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Old 05-12-2010, 12:42 AM   #91
T.H.E OP
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We took a successful test drive in town and on freeway to see how the bike handled with the two of us and all of our gear loaded up on it, and discovered that we would have to continue to pare down our meager belongings to reduce the weight as the bike was quite unwieldy to maneuver. We also needed more air in the tires as we were sitting pretty low. At one point, with a little too much throttle after stopping at a light, we almost popped a wheelie! So we made the final kinks and tweaks to setting up the bike fully loaded for two.

We only have 2 pairs of pants each and aside from our riding shoes, 1 pair of flip-flops each. This is not a fashion tour to say the least! And in practicing the art of minimalization, we follow the adages that “what’s mine is yours,” as well as “sharing is caring” as we not only share deodorant and toothpaste but toothbrush as well. For those interested, the following is what made our short list of actual belongings that we could fit on the bike.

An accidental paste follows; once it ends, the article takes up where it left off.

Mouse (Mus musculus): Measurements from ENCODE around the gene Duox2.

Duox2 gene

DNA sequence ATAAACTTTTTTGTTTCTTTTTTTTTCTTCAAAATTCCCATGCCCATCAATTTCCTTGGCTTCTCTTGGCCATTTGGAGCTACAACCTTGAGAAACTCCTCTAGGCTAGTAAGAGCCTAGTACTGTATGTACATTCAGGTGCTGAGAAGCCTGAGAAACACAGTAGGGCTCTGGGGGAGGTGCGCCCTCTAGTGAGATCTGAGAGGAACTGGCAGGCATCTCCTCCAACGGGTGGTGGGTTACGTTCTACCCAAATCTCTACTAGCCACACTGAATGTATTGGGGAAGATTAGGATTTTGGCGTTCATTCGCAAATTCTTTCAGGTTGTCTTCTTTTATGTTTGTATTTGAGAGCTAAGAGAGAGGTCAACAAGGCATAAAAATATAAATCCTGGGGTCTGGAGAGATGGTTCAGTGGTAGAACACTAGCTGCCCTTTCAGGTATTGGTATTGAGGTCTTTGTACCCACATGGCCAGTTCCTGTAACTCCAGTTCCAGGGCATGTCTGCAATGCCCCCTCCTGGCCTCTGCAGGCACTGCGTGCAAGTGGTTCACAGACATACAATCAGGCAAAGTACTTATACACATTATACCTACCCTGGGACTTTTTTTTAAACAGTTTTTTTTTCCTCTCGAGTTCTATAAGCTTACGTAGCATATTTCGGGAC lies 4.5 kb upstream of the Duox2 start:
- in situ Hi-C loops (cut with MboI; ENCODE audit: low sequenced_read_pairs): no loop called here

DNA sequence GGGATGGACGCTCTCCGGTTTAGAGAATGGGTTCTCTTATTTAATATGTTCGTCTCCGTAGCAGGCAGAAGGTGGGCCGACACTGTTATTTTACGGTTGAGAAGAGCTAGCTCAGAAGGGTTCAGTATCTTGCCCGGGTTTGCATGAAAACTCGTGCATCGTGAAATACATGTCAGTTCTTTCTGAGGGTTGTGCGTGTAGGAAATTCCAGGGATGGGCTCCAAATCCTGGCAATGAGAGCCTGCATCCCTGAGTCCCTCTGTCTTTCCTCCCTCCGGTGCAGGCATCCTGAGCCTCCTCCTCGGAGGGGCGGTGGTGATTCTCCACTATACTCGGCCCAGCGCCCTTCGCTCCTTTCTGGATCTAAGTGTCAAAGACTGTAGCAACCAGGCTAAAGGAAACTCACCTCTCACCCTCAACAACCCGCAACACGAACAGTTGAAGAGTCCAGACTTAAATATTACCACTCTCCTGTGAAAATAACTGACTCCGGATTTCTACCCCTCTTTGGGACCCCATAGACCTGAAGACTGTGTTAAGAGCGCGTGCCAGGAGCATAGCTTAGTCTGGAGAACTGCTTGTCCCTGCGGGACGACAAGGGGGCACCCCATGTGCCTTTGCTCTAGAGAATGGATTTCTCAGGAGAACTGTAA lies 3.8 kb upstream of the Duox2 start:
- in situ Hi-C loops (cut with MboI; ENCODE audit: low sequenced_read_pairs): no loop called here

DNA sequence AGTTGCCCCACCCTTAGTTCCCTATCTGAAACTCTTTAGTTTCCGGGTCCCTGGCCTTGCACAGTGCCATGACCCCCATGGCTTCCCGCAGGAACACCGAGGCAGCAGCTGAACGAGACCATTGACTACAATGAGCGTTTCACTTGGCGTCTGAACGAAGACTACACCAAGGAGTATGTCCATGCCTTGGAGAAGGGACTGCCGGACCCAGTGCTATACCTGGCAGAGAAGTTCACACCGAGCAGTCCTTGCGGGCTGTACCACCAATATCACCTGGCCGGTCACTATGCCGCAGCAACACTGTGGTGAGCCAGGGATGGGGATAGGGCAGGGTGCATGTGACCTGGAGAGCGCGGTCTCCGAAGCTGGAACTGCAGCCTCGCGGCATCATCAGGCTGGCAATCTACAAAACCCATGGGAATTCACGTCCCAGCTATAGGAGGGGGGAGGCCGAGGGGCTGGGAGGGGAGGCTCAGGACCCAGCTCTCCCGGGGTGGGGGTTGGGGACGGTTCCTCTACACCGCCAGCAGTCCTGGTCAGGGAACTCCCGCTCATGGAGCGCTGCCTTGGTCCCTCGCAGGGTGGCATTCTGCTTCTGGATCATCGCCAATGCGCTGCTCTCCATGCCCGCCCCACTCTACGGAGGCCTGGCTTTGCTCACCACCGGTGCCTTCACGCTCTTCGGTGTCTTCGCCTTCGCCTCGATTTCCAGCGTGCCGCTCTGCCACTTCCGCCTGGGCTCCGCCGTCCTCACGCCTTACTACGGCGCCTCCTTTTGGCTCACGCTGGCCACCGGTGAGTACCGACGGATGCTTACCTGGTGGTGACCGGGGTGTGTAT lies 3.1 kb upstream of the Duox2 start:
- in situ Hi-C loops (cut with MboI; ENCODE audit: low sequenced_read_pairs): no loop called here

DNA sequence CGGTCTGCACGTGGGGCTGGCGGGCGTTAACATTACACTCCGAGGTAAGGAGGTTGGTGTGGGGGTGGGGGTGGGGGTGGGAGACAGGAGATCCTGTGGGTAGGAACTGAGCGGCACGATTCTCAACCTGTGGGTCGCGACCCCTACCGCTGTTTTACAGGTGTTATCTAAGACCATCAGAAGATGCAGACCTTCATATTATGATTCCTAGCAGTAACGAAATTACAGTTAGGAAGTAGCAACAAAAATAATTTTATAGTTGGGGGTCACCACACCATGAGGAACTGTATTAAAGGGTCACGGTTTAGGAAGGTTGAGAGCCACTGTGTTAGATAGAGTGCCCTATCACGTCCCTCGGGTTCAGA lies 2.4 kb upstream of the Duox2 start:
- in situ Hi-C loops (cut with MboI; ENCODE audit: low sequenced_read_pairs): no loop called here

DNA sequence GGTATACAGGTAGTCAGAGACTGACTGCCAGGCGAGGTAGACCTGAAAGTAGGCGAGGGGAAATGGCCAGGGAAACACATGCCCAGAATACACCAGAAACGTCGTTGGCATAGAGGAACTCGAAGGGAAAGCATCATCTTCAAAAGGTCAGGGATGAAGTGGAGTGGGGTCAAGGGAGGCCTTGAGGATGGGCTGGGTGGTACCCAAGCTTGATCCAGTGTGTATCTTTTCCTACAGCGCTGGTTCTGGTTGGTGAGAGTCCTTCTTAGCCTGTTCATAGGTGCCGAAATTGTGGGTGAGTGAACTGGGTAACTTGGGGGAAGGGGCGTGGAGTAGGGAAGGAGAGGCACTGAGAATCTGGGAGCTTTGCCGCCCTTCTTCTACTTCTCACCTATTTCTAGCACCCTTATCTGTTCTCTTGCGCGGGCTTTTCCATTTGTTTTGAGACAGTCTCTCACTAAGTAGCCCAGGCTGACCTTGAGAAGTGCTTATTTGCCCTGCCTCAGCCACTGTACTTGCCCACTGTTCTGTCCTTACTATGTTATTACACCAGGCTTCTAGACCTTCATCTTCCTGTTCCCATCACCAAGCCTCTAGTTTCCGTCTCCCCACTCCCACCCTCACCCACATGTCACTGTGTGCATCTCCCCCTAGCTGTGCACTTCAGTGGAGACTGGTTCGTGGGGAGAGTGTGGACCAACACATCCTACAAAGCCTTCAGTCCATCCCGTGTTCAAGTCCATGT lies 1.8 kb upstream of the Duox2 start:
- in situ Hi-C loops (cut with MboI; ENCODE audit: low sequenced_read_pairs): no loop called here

2 sleeping bags and 2 sleeping pads
1 four-season mountaineering tent and tarp
2 seven pound bags of clothing for both of us
2 pairs of riding gloves, 2 helmets, 2 pairs of cold weather gloves, 2 riding gear sets (jackets/pants), sunglasses and riding glasses
1 skillet, 2 camping pots, 1 hatchet, 1 multi-fuel stove, 2 plates, 1 cup, 2 spoons & forks, P31 can opener, fire flint, washing sponge, Zip-lock bags, lighters
1 box mixed spices, 1 small bottle olive oil
Video camera, photo camera, batteries, 10 in Netbook, chargers, 2 cell phones
2 boxes of tools, 2 microfiber towels, 1 can of Pledge, fishing pole and reel, assorted fishing tackles, can of Neverdull, oil filter, flat iron
Medicine and first aid kit, 1 toiletry bag, 1 very small camp towel
1 book each, 1 journal each, 2 headlamps, 1 small flashlight, sunscreen, bug spray, and a shit shovel, toilet paper, 2 pens, maps, compass, GPS

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We made our maiden voyage today under a sunny sky and warm breeze. The road from Bakersfield to Barstow was windy as usual and trying to get the beast under control in the wind made for a good challenge. Cynthia is a great passenger, and we sync perfectly on the bike. We left a little late in the afternoon and by the time we got to Barstow, the sun was already setting. We were both exhausted fighting the wind so called it good for the day and settled down. The closest store was the 99 cent store and luckily the grocery section was quite accommodating. Writing some emails and dosing off to a movie capped off the night. Next stop: Arizona.